Boop! Japanese Spacecraft Grabs Second Sample from Asteroid Ryugu

The asteroid Ryugu, as seen by Japan's Hayabusa2 spacecraft during its sample-grabbing descent on July 10, 2019.
The asteroid Ryugu, as seen by Japan's Hayabusa2 spacecraft during its sample-grabbing descent on July 10, 2019. (Image credit: JAXA)

It looks like Japan's Hayabusa2 spacecraft has snagged its second souvenir from asteroid Ryugu, marking one of the last major milestones of the probe's visit.

Today's (July 10) maneuver was a calculated risk, as mission staff sought to weigh the scientific value of a subsurface sample with the possibility that failure would jeopardize the sample that the team believes is on board the spacecraft. Now, Hayabusa2 has just one more rover to deploy on the space rock before it departs at the end of the year.

Related: Pow! Japan's Hayabusa2 Bombs Asteroid Ryugu to Make a Crater (Photo) 

The maneuver stretched on for hours as the Japan Aerospace Exploration Agency's (JAXA) Hayabusa2 slowly lowered itself to the surface. At 100 feet (30 meters) above the surface, the spacecraft spotted the bright, white target marker it had dropped during a preparatory procedure.

That marker is 65 feet (20 m) north of the site where, in April, the spacecraft deployed a copper bomb to create an artificial crater in order to look below the asteroid's surface. (JAXA had decided that sampling sites within the crater itself were too rocky and would risk the spacecraft's safety.)

Finally, at about 9:15 p.m. EDT (0115 GMT on July 11), Hayabusa2 touched down, fired a tantalum bullet into the space rock and — if all went according to plan — collected a bit of the resulting debris. That debris should be extra-special — not just any space rock, but pristine material dug out from below the surface of the space rock by the formation of the crater

Because Ryugu does not have an atmosphere or magnetic field, the asteroid's surface is exposed to all the hazards of space. Cosmic rays and charged particles of solar wind streaming off the sun pummel Ryugu and its companions, altering the rock at the exterior of these bodies.

But underneath these shells, asteroids contain the rubble left over from the birth of the planets. That's why scientists hope that today's procedure in particular will help them understand how the solar system formed: by allowing them to not just analyze the crater that Hayabusa2 created on the surface but also get that rock into labs here on Earth.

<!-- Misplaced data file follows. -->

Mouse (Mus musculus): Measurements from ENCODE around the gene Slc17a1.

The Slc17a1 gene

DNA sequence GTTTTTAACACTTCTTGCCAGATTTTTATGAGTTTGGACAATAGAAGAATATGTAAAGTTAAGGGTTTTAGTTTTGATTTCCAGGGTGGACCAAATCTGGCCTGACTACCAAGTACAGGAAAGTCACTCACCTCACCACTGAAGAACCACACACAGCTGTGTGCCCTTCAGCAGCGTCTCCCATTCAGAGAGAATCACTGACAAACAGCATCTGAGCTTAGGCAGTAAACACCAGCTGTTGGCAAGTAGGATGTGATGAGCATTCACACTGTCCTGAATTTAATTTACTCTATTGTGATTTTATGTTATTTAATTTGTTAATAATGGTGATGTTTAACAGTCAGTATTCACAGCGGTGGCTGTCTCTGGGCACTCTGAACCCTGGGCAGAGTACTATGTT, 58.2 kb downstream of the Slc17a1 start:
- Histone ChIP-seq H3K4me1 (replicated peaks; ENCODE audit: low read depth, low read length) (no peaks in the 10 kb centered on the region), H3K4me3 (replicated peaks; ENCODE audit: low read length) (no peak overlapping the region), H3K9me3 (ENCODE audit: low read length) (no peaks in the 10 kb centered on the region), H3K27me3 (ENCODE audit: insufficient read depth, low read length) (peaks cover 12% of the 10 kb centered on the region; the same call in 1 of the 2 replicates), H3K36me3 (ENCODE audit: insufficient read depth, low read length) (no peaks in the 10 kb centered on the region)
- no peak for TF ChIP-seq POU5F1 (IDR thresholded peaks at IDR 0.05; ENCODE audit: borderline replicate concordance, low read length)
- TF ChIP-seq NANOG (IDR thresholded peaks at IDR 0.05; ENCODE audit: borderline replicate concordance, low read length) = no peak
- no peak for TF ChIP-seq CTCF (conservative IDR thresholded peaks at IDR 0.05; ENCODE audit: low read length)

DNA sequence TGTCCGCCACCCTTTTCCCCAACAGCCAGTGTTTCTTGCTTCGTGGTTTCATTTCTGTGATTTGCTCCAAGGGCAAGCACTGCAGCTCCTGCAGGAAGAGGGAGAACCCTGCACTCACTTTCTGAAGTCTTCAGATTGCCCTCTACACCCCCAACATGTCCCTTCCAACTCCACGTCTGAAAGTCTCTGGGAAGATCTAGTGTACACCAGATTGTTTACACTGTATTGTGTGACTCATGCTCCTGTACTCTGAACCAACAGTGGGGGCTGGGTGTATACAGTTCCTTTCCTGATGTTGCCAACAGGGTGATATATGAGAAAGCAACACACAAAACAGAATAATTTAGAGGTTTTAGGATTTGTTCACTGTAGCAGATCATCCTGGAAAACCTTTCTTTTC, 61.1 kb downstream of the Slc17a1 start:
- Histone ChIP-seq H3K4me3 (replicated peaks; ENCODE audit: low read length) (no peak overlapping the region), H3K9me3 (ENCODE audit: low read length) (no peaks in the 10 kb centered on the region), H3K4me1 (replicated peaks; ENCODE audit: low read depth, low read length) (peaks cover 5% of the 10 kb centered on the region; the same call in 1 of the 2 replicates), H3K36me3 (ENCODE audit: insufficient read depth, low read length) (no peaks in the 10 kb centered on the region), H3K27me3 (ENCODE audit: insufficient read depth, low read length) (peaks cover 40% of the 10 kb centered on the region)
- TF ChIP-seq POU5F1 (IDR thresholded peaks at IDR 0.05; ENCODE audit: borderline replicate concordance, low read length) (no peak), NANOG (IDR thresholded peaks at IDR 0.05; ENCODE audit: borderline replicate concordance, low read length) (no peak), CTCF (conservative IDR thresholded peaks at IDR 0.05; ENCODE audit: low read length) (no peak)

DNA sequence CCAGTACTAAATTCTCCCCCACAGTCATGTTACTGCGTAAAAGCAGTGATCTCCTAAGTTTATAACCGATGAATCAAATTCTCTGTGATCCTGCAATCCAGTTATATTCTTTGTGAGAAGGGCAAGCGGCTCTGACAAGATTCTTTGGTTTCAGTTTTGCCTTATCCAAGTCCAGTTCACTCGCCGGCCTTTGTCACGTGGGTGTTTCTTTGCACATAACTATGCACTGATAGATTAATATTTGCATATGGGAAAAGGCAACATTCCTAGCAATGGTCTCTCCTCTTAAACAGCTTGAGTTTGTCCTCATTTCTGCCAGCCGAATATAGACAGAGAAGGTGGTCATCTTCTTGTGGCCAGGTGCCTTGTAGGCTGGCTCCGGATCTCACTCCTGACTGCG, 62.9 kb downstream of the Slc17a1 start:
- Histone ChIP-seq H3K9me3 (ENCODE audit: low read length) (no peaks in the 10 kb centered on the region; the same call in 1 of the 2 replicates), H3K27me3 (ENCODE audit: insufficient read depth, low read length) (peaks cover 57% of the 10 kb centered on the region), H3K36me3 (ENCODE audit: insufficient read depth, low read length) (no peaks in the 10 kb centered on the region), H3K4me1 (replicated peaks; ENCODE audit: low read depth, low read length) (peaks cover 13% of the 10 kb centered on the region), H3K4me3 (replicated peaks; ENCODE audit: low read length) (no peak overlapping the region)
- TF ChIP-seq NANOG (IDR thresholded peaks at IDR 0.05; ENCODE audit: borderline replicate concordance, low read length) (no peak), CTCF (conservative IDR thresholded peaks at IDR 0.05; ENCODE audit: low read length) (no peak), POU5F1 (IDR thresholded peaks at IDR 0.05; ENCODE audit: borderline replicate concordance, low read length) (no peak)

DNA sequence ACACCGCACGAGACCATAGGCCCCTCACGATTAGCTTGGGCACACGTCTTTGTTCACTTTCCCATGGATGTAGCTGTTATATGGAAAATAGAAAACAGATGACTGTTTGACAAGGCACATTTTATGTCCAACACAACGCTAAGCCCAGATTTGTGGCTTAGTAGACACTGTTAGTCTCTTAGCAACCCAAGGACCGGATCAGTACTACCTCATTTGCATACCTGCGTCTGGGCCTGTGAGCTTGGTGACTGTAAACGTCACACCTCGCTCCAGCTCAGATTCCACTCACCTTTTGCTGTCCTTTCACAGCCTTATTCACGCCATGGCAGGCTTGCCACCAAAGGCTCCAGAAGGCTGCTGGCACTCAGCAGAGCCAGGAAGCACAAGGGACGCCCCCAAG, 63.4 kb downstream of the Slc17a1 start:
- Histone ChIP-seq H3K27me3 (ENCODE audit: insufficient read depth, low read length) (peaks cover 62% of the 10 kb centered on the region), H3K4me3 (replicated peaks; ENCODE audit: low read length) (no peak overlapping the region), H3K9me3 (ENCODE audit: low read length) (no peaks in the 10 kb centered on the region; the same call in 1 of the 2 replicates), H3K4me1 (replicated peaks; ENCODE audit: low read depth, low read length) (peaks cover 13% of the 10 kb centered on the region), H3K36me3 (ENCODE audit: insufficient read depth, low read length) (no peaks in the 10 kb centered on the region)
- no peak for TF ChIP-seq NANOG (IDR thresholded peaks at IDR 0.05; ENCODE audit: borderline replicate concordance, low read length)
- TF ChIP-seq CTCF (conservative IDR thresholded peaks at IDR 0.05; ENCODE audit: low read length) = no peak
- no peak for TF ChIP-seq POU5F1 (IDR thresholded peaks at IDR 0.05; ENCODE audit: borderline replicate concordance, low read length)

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The Hayabusa2 spacecraft was designed with three compartments for sample storage. Mission staff believed two of those compartments were already holding pieces of Ryugu; now they hope the third one does as well.

But until the spacecraft makes its way back to Earth and scientists can get inside that sample storage system, they aren't sure what's in there. Once the samples arrive, the team will first weed out anything from the spacecraft's operations; the metals of the bomb and bullets used during the mission were chosen because they do not exist on asteroids and so will be easy to identify and discard.

Then, it's all about the asteroid science, whatever that turns out to be. JAXA ran into trouble during the sampling portion of Hayabusa2's predecessor mission and ended up with minuscule grains of an asteroid called Itokawa in 2010. Yet scientists have still made discoveries based on that dust. For example, they found that there is water on the space rock and that Itokawa seems to be built from rubble formed during a large collision. If Hayabusa2 has grabbed larger hunks of asteroid, that's more material for more science.

Of course, all that will have to wait until the spacecraft makes its journey back to Earth. It has one more task to accomplish first: deploying a small rover, called MINERVA-II2, later this summer. Then, in November or December, Hayabusa2 will head home, delivering its bounty toward the end of next year. 

Email Meghan Bartels at or follow her @meghanbartels. Follow us on Twitter @Spacedotcom and on Facebook. 

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Meghan Bartels
Senior Writer

Meghan is a senior writer at and has more than five years' experience as a science journalist based in New York City. She joined in July 2018, with previous writing published in outlets including Newsweek and Audubon. Meghan earned an MA in science journalism from New York University and a BA in classics from Georgetown University, and in her free time she enjoys reading and visiting museums. Follow her on Twitter at @meghanbartels.